Photo by ISIphotos.com
By JEFFREY KRAUSE
Nobody should question Chicago Fire captain Logan Pause's threshold for pain and drive to return to the field from injury after what transpired in the last month.
During an Aug. 12 game against the Philadelphia Union, Pause, 31, was defending a corner kick when Bakary Soumare, his former teammate on the Fire and current Union defender making his team debut, elevated for the ball, inadvertently striking Pause from behind. The knee to Pause's back caused him to crumble to the ground, where he received treatment from the Fire medical staff before returning to play.
He pressed on in the match, before eventually coming off a few minutes later. What Pause did not know, but would find out after exiting, is that he sustained two broken ribs and a pneumothorax — a collapsed lung — on the play.
"When I got hit, I knew something was wrong," said Pause, who acknowledged that Soumare had no intent to injure and that it was just a freak circumstance. "I tried to push through it, and I couldn't catch my breath. I was out there for another 10 minutes, but it was at a very gingerly pace. It wasn't like I was trying to be a hero or get through it, I just got to a point where it just wasn't anything I could manage."
Three weeks later, Pause surprised many when his name appeared on the Fire's matchday roster Sunday night for a crucial game against the Houston Dynamo. It was one thing for Pause to be available for selection so soon. It was another when he took to the field in the closing minutes. While many have lamented that his return to the pitch was too soon, Pause said it was all a natural progression of his recovery.
"Ten days out from the injury I had another X-ray. It said my collapsed lung had healed, which was the big sticking point," Pause said. "I think once we got over that hurdle, it was pain management, just dealing with the broken ribs.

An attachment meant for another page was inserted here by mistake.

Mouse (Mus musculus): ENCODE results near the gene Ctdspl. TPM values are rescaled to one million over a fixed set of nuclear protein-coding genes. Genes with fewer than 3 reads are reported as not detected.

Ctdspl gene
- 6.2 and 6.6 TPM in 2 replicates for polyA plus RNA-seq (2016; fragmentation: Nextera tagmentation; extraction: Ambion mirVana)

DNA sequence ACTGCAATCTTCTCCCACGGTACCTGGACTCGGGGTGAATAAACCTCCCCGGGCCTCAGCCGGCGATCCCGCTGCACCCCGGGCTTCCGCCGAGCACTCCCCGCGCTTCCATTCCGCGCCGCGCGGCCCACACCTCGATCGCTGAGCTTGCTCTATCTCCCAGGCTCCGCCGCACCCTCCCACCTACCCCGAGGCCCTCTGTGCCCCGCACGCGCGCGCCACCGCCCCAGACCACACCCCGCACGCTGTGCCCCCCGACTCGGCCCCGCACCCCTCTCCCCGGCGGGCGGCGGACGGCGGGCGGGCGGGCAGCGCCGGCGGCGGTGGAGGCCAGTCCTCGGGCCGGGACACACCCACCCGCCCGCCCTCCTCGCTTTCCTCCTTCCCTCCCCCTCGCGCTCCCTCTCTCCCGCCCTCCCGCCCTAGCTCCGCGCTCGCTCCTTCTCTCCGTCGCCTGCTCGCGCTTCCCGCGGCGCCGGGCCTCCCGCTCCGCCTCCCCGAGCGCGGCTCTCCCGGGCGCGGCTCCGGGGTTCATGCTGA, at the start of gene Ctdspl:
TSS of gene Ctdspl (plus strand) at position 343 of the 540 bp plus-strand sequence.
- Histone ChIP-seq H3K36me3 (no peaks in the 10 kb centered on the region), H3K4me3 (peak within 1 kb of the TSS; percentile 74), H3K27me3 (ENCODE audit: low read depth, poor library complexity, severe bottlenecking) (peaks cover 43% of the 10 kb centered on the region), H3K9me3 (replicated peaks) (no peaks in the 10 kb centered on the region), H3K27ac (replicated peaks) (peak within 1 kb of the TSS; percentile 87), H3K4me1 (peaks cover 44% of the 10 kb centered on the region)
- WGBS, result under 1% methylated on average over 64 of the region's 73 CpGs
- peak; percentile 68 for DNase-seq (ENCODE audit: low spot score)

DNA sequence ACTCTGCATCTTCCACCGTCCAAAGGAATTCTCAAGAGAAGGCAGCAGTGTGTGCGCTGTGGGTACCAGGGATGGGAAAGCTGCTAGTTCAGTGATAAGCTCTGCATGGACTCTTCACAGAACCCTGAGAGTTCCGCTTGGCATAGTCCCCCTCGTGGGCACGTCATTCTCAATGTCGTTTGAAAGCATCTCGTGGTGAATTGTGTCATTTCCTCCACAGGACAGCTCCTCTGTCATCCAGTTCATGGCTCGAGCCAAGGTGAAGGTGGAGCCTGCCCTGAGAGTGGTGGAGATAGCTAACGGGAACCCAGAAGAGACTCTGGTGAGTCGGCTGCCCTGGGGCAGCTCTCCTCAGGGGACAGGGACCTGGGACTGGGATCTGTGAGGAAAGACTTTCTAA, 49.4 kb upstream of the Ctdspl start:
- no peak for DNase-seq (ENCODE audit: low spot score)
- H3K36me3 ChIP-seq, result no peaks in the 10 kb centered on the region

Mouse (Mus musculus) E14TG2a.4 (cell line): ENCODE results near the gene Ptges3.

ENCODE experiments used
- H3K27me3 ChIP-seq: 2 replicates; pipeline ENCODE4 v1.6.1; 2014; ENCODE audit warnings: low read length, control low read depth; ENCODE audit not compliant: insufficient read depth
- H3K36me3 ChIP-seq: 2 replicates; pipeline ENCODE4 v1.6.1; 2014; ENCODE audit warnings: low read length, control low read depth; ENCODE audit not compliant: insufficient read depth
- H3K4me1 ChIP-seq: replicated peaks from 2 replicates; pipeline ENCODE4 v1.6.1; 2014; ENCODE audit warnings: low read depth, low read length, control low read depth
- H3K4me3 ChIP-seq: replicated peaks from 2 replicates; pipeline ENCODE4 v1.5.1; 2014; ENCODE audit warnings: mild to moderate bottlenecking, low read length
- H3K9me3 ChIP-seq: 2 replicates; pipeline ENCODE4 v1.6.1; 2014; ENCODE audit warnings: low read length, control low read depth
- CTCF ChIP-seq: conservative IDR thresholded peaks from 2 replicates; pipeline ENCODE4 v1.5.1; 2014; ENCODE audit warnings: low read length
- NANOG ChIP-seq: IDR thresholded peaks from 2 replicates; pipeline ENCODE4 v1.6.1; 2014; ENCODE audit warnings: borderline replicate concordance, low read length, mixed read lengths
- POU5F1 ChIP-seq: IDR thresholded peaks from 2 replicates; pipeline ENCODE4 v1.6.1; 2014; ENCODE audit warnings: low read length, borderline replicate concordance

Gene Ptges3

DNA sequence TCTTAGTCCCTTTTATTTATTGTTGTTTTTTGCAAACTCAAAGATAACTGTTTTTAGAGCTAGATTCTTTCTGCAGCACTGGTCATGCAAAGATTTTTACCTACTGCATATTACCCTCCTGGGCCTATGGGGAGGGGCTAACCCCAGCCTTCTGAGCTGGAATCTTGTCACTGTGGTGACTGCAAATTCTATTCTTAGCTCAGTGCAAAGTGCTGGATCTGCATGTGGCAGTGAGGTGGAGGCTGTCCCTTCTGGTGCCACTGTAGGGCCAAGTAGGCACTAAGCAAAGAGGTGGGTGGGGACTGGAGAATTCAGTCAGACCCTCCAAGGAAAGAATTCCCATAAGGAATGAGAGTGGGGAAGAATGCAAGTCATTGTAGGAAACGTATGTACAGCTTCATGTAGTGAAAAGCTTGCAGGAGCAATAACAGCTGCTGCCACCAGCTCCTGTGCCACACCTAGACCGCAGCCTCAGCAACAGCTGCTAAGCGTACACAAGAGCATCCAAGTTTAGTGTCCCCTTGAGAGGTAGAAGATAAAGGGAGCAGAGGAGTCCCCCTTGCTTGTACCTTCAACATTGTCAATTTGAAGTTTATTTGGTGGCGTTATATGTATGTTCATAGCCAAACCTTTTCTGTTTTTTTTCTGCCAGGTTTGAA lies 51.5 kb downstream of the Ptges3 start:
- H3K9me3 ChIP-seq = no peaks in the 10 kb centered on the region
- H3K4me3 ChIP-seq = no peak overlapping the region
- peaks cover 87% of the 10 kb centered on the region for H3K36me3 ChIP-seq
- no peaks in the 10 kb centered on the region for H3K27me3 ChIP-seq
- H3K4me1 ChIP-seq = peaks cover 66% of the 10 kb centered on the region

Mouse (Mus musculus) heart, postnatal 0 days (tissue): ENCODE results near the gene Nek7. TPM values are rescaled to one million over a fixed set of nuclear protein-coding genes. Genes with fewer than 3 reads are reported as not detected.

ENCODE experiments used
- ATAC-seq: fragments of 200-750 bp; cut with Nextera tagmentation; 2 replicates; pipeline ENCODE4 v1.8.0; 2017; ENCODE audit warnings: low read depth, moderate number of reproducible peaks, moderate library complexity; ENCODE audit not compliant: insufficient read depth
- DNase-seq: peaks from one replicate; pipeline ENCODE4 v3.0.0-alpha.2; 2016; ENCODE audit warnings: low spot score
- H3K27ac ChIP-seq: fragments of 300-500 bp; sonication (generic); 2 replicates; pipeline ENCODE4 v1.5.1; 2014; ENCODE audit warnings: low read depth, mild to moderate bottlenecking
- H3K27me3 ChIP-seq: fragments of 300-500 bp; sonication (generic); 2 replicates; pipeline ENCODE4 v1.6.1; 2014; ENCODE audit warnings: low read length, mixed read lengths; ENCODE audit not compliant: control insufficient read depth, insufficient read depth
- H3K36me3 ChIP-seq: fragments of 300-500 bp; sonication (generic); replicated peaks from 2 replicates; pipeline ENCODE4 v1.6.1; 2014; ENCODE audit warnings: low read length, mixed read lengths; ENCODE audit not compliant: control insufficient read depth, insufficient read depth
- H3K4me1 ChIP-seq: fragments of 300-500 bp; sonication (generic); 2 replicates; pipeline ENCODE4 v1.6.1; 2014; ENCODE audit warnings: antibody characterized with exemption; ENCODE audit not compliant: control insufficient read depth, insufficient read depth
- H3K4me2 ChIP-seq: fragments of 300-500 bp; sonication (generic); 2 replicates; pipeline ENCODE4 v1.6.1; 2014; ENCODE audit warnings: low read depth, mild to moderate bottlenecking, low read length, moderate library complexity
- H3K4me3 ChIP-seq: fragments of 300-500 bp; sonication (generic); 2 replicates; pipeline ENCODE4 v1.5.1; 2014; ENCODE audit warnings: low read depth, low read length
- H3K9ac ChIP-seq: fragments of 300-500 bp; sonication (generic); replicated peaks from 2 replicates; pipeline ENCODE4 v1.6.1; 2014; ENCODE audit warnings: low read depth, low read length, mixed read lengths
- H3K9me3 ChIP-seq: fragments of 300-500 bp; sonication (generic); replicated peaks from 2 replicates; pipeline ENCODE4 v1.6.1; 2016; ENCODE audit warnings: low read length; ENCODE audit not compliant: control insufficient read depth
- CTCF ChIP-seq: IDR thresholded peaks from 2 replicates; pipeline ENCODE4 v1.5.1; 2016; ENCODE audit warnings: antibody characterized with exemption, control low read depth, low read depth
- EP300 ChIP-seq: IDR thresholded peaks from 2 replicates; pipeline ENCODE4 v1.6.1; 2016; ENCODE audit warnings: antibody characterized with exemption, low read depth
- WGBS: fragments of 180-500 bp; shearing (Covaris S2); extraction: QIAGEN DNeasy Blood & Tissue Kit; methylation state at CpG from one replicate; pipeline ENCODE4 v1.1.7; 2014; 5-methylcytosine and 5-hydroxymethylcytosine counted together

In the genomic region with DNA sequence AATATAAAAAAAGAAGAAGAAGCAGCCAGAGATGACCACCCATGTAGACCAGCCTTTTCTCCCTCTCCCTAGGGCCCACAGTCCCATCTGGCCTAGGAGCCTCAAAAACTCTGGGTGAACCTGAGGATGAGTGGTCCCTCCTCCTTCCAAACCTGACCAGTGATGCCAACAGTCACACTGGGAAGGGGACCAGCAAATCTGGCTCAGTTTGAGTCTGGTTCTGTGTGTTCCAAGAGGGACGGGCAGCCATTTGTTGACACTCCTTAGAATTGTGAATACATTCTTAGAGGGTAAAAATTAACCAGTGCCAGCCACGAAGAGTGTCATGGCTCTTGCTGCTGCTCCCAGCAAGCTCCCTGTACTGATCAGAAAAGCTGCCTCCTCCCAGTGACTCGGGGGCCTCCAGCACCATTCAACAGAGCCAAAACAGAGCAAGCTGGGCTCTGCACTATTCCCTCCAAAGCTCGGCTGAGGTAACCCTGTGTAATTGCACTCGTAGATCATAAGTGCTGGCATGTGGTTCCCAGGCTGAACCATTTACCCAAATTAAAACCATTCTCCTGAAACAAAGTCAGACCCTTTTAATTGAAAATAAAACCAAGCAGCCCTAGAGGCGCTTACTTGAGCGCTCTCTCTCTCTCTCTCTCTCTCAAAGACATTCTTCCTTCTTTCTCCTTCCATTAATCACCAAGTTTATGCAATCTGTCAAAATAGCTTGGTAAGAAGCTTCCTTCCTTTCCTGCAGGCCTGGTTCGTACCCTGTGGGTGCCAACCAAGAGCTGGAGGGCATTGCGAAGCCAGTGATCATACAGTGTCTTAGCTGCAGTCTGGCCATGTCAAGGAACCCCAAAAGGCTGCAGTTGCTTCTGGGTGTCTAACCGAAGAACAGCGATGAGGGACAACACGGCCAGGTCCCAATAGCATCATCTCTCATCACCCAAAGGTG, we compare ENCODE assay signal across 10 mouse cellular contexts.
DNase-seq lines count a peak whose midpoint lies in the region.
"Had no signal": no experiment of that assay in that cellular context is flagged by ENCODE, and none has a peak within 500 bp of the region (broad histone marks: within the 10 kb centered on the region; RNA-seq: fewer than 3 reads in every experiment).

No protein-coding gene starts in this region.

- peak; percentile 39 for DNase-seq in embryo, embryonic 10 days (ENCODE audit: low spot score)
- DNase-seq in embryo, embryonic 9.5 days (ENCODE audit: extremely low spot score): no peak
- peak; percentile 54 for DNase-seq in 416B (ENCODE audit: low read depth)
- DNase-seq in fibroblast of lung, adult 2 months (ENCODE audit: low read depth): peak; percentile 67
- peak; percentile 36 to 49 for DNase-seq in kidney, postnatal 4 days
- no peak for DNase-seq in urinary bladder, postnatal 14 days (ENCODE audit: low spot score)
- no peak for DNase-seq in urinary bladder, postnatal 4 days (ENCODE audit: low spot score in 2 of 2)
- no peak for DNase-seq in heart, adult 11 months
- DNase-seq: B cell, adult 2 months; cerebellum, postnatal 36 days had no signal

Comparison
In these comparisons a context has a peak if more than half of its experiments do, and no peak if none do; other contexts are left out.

"As soon as I'd heard that the collapsed lung had healed, I asked them what I was able to do. They told me I could do whatever I could tolerate, so that day I exercised. Each day I just moved it along, I started on the spin bike, then ran. We had an off weekend, and I came back and joined the team the following week in training."
Fire head coach Frank Klopas commended Pause after Sunday night's win, not only for his availability and willingness to contribute, but also his impact on the pitch as an inspiration to his teammates and fans.
"He really wanted to start this game, which was a remarkable comeback," Klopas said. "You have a guy like that; he’s the captain for a reason. He just wanted to go. It was a great lift for the team at that moment, and I think being home and with the fans, I think he lifted the team in the last five minutes that he came in and did a great job."
Although Pause only appeared in the closing minutes his recovery was tested immediately. Houston midfielder Brad Davis came in with a strong challenge on Pause during a Jalil Anibaba throw-in just seconds after his entry in the game. After the throw-in, which landed to Pause's chest, the Fire captain had some words for the second year right back.
"I was giving him a hard time," Pause said. "I was telling him to keep me out of those situations. I was hoping he would throw it to my head so I could flick it on and he threw it to my body."
Even in spite of still nursing two broken ribs that are not fully healed, and the discomfort that comes along with it, Pause feels like he's ready to step back in and contribute to the club on the pitch, bringing the leadership to the clubhouse for which he's become known. The club having another 10-day stretch between league games during the international break will certainly help his healing process, as he looks to reclaim a place in the starting lineup that had been his for every game this season until the injury.
"Things have progressed enough that I, as well as the training and coaching staff, had the confidence to use me," Pause said. "I just wanted to reassure them that I'm confident enough in where my health is that I felt like I could start."